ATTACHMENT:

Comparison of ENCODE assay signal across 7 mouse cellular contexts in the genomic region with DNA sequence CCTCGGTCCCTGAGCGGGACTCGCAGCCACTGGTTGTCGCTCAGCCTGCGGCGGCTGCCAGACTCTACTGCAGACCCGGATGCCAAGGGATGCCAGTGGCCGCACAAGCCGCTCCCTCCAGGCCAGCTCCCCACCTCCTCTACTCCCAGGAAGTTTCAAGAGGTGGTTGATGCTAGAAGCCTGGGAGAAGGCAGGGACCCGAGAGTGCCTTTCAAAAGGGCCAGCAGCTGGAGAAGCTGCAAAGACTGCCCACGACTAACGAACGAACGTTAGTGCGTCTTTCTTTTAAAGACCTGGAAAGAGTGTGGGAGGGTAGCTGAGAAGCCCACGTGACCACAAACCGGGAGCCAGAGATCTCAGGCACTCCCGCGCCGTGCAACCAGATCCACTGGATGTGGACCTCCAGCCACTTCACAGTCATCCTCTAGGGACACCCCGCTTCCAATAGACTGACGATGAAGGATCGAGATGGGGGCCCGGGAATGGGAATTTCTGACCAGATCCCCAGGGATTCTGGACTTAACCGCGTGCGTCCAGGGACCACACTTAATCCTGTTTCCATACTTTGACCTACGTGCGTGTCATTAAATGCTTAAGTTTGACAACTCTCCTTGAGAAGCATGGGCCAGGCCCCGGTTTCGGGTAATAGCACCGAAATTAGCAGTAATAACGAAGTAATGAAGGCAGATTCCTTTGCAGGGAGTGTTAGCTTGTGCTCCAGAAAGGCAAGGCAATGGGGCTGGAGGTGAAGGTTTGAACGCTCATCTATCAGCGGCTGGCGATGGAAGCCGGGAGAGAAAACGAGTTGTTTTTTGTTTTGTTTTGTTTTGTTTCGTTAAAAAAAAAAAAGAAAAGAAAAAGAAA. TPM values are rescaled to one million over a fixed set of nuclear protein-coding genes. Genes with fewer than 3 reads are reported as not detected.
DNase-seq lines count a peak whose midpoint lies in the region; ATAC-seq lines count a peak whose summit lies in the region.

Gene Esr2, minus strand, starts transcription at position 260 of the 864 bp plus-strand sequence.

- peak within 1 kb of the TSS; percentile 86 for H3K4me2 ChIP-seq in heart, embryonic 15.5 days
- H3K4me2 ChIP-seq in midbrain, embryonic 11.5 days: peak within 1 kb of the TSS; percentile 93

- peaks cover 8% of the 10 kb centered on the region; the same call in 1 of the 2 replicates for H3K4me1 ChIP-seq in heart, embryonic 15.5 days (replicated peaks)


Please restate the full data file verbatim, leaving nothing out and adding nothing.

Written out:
Comparison of ENCODE assay signal across 7 mouse cellular contexts in the genomic region with DNA sequence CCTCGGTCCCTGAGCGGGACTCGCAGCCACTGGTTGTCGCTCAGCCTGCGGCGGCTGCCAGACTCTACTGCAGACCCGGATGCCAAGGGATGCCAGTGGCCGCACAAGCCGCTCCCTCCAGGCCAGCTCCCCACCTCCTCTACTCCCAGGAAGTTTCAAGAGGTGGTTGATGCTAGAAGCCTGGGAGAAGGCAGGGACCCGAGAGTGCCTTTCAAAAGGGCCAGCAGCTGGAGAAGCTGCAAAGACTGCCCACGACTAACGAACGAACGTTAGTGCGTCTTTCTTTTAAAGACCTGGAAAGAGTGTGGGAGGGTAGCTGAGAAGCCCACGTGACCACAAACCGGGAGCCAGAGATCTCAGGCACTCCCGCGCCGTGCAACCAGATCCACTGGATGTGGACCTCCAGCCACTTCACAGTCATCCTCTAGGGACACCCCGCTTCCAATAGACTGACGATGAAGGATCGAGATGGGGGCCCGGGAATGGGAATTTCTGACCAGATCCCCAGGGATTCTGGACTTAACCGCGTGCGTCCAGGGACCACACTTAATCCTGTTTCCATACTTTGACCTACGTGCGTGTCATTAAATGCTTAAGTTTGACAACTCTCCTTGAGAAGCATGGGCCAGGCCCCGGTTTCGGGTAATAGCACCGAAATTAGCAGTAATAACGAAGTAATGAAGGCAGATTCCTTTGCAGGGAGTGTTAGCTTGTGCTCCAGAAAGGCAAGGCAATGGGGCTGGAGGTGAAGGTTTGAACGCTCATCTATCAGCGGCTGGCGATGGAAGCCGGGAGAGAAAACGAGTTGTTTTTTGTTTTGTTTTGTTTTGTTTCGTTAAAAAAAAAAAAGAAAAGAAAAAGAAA. TPM values are rescaled to one million over a fixed set of nuclear protein-coding genes. Genes with fewer than 3 reads are reported as not detected.
DNase-seq lines count a peak whose midpoint lies in the region; ATAC-seq lines count a peak whose summit lies in the region.

Gene Esr2, minus strand, starts transcription at position 260 of the 864 bp plus-strand sequence.

- peak within 1 kb of the TSS; percentile 86 for H3K4me2 ChIP-seq in heart, embryonic 15.5 days
- H3K4me2 ChIP-seq in midbrain, embryonic 11.5 days: peak within 1 kb of the TSS; percentile 93

- peaks cover 8% of the 10 kb centered on the region; the same call in 1 of the 2 replicates for H3K4me1 ChIP-seq in heart, embryonic 15.5 days (replicated peaks)